Advertisement
Australia markets closed
  • ALL ORDS

    7,975.10
    -64.80 (-0.81%)
     
  • AUD/USD

    0.6645
    +0.0002 (+0.03%)
     
  • ASX 200

    7,733.70
    -62.30 (-0.80%)
     
  • OIL

    80.72
    -0.01 (-0.01%)
     
  • GOLD

    2,337.20
    +6.00 (+0.26%)
     
  • Bitcoin AUD

    92,009.30
    -4,804.53 (-4.96%)
     
  • CMC Crypto 200

    1,265.06
    -44.66 (-3.41%)
     

Macy's credit card delinquencies show tighter consumer wallets

Macy's (M) revealed in its first quarter earnings report that more consumers with Macy's credit cards are falling behind on their payments.

The company's credit card revenue was $117 million in its first quarter, a decline of $45 million from the prior year. This figure signals a weakening consumer as inflation remains sticky and wallets tighten.

Credit card delinquencies rose nearly 8.9%, according to the Federal Reserve Bank of New York. Meanwhile, the average credit card debt per borrower, according to TransUnion, sits at just over $6,000.

Yahoo Finance's Seana Smith breaks down this consumer pressure and how major companies are responding.

ADVERTISEMENT

For more expert insight and the latest market action, click here to watch this full episode of Wealth!

This post was written by Melanie Riehl

Video transcript

Macy's is out with its first quarter earnings report and one big takeaway more consumers with Macy's credit cards are falling behind on their payments.

Joining me now in studios with the details is my morning brief co anchor, Shawna Smith.

Ok. You've been diving into this one,?

I've been diving into this one ever since.

You and I were on air not too long ago.

And let's talk about what we learned from Macy's here this quarter because when you take a look at their credit card revenue, we did see a drop in terms of what we saw a year ago.

So credit card revenues decline by 45 million falling down to 117 million.

Why are we seeing this decline?

Well, it's because of a weakening consumer within this report, Macy saying that this decline was attributed attributable to the impact of expected higher delinquency rates.

A trend that we've seen here from a number of retailers here in recent quarters and also net credit card losses within the portfolio.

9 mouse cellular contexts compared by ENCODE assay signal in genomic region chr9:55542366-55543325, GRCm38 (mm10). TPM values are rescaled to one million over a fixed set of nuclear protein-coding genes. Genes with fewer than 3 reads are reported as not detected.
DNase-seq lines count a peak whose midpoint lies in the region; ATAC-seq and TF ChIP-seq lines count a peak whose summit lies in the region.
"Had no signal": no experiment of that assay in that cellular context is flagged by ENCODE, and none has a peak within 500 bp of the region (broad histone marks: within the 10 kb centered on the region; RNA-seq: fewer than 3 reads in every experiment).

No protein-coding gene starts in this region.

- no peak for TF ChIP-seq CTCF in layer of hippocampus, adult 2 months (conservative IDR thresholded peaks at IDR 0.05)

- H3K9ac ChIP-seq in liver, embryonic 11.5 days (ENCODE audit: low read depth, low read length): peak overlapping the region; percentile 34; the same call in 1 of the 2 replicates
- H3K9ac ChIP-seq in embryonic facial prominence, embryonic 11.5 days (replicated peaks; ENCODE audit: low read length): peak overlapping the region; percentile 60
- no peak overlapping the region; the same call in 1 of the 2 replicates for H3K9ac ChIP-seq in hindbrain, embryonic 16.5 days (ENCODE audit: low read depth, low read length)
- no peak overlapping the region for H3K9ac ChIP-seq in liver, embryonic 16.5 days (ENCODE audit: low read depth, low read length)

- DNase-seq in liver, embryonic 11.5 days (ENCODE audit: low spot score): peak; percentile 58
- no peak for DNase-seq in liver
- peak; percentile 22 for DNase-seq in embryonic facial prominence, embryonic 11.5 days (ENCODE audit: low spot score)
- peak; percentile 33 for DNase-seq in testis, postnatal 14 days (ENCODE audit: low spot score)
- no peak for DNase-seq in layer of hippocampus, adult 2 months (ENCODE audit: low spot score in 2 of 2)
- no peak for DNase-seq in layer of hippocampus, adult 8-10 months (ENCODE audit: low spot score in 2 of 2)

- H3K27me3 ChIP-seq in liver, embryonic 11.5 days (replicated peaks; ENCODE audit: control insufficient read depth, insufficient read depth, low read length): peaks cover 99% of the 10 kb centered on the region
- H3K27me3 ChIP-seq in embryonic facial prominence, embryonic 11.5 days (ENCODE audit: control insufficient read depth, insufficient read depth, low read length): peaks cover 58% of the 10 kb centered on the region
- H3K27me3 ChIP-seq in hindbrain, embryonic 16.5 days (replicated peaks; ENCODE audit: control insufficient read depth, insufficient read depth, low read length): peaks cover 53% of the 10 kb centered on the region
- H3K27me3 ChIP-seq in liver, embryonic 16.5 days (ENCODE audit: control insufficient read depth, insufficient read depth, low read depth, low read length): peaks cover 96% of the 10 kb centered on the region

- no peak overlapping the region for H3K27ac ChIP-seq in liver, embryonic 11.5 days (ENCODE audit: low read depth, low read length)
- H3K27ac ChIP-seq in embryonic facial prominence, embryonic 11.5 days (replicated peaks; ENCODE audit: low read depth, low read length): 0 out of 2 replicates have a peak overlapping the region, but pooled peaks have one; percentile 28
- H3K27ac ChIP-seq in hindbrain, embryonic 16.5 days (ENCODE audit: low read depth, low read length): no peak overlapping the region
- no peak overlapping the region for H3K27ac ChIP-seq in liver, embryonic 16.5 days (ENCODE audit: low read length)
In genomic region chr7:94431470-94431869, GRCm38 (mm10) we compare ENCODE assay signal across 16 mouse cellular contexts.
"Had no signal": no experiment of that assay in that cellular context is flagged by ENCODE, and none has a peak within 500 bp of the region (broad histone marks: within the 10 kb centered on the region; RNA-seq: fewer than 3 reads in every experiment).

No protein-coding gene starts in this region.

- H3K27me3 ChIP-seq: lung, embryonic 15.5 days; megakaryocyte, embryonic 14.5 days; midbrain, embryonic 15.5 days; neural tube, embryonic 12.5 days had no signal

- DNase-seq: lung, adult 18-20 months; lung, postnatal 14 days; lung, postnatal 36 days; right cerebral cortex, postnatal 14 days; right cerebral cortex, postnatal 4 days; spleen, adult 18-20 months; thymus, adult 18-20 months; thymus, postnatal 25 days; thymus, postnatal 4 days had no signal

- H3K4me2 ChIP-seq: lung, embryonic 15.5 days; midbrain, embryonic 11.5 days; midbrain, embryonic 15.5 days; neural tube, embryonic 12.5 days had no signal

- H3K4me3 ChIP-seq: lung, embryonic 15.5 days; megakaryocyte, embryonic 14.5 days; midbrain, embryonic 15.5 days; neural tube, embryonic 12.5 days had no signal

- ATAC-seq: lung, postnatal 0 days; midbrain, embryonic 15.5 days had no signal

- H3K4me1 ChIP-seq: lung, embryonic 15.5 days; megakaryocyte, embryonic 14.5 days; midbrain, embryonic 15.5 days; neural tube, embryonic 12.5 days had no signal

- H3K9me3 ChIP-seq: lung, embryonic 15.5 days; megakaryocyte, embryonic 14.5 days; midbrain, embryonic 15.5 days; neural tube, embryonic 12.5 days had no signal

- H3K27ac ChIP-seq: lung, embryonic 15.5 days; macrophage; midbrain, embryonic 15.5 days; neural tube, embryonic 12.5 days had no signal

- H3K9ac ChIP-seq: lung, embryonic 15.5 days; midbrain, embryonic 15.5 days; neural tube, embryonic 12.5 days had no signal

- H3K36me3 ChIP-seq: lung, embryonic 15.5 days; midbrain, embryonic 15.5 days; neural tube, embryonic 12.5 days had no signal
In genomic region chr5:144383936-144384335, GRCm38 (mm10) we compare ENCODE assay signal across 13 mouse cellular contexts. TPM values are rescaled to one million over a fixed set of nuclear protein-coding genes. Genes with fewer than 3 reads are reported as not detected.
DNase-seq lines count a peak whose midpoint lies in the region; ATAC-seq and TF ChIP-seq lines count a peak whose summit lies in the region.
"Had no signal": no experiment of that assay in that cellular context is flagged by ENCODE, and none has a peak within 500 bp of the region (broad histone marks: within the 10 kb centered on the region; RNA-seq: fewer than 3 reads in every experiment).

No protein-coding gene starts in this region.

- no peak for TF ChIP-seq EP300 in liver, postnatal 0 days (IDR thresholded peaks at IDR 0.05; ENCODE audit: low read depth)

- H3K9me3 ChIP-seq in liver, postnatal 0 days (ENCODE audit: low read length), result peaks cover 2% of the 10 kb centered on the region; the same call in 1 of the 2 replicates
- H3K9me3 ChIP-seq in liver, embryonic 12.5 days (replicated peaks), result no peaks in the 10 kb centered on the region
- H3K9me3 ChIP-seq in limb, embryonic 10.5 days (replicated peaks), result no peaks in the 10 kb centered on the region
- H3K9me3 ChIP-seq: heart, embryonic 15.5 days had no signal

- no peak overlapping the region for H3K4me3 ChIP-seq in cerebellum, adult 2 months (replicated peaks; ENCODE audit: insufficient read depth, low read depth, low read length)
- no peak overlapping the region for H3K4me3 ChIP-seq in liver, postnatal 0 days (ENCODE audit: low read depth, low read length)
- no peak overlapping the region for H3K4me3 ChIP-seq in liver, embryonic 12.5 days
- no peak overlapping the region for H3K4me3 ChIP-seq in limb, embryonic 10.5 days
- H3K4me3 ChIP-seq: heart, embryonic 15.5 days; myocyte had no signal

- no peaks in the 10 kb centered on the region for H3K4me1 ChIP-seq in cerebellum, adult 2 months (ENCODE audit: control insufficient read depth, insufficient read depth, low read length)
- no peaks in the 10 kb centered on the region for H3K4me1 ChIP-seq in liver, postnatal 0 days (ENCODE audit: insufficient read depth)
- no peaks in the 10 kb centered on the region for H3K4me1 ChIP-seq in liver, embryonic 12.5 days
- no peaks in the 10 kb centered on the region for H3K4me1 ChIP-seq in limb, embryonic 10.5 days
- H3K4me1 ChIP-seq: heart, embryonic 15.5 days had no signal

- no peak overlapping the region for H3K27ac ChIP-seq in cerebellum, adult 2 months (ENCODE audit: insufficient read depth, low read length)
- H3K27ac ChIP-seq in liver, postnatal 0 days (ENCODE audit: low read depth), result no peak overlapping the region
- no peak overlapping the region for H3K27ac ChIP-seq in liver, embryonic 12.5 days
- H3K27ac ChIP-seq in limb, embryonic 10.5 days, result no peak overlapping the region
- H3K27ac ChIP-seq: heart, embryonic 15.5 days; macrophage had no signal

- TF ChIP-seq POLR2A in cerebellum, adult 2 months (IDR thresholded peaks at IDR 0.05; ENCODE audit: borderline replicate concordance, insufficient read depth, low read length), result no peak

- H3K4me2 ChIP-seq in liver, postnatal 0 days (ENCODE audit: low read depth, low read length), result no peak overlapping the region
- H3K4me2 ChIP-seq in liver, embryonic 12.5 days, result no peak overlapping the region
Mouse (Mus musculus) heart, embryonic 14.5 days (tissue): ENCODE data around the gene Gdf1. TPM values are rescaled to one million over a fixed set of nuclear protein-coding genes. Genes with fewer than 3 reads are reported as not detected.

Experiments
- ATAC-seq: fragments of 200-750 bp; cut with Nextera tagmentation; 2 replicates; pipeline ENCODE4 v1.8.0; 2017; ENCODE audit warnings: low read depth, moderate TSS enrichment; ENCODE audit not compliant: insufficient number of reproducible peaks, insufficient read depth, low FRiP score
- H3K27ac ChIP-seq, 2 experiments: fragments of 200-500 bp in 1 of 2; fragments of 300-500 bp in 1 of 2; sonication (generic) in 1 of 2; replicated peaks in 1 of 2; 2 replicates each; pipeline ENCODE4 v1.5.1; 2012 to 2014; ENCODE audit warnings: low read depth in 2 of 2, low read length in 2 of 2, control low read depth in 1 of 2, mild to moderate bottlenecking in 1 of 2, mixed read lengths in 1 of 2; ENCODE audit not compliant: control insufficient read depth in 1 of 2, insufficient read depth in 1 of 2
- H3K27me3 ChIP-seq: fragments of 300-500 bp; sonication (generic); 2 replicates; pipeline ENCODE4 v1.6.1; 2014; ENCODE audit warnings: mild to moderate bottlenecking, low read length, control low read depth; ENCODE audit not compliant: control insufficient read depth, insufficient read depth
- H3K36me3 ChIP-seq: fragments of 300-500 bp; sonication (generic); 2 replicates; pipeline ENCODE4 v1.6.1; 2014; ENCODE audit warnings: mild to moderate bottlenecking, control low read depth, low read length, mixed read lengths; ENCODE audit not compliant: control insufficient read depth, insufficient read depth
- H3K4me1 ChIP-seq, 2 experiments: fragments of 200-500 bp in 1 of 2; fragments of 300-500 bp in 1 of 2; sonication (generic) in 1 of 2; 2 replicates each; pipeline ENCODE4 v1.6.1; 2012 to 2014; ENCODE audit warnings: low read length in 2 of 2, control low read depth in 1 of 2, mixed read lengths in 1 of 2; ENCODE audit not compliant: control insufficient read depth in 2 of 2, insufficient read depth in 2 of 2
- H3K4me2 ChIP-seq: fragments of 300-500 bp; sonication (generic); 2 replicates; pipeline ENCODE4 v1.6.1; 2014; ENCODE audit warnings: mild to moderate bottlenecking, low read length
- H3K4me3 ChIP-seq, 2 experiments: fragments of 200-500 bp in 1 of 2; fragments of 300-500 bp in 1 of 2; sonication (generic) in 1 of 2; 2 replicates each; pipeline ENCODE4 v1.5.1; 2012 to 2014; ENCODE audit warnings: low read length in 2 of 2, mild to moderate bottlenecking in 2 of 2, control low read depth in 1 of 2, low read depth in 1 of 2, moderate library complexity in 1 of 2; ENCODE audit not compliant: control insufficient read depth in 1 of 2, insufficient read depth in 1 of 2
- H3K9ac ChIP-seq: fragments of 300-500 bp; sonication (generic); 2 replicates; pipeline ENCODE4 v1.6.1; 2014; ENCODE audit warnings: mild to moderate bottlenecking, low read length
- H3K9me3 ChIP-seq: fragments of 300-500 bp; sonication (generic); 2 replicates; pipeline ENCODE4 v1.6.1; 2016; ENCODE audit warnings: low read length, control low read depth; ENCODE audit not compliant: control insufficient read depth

And this is also consistent with the data that we are seeing even outside of earnings.

When you take a look at the recent that we're getting here from the New York Fed.

And they're saying that credit card delinquencies on a year over year basis, that change was falling by about 8.9%.

As we do see our excuse me rising 8.9%.

And then the total us household debt that actually increased by about 1.1% from Q 4 to 17.69 trillion average credit card debt per borrower that is now just over 6200 bucks.

So we bring all of this up because this really paints a picture of what is happening right now.

When you take a step back, everything that we've learned from the earnings so far this season, taking into account what we're hearing from Macy's on this earnings call this morning where they're saying yes, the consumer is under pressure, they likely will remain under pressure for at least the remainder of this year.

They're making some changes, adding promotional activity here in order to try and boost sales, you see it reflected in the delinquency rates.

Clearly, there has been this pressure because of sticky inflation.

Uh that has forced consumers to make so many of these tough choices.

And that's also reflected, I think in so many of the stock prices here because you and I have been talking to strategist after strategist who has said the consumer, consumer discretionary sector has been under pressure.

A lot of that.

A lot of those bigger names will likely remain under pressure as they try to navigate what this new normal is going to look like here for these retailers, at least over the next couple of quarters.

I just find it and you know, I find it fascinating how exactly are talking about the consumer and how that's changed the delta between this time last year where it was, hey, the consumer is resilient everyone to now, the consumer is under pressure, the consumer stretch or relatively stable like we heard from Walmart CFO Yeah, exactly.

And also just the difference that we are seeing from the lower income consumer versus the higher income consumer.

And that was also on display in Macy's report, right?

Because when you take a look at the Macy's brand, that was under pressure.

But then when you take a look at Blue Mercury and a number of prints here, even within Bloomingdale's business is showing more resilience than its namesake brand.

So we are seeing that discrepancy, which is certainly worth noting, we will be getting earnings results out from target also this week, which will paint a bigger, a better picture of exactly how the consumer is feeling right now.

But again, at least the sentiment is we will likely hear similar commentary to what we heard from Walmart.

If people are trading down, they are forgo some of those larger tickets, a bigger ticket uh purchases for those staple items.

And as a result, likely to remain under pressure here, at least in the short term.

Well, I can't wait for the target earnings.

I just got a LEGO set from target just last week.

Yeah.

Well, I mean, well, yeah, for myself.

Look, I'm just trying to be like, I, I'm trying to be like I play with my four year old then done.

Do.

I'm trying to be like Victor Wanyama.

So maybe we'll get Victor, we'll get, you know, your son and myself and we'll have a grand old time when somebody that goes.

All right.

Thanks so much, Sean.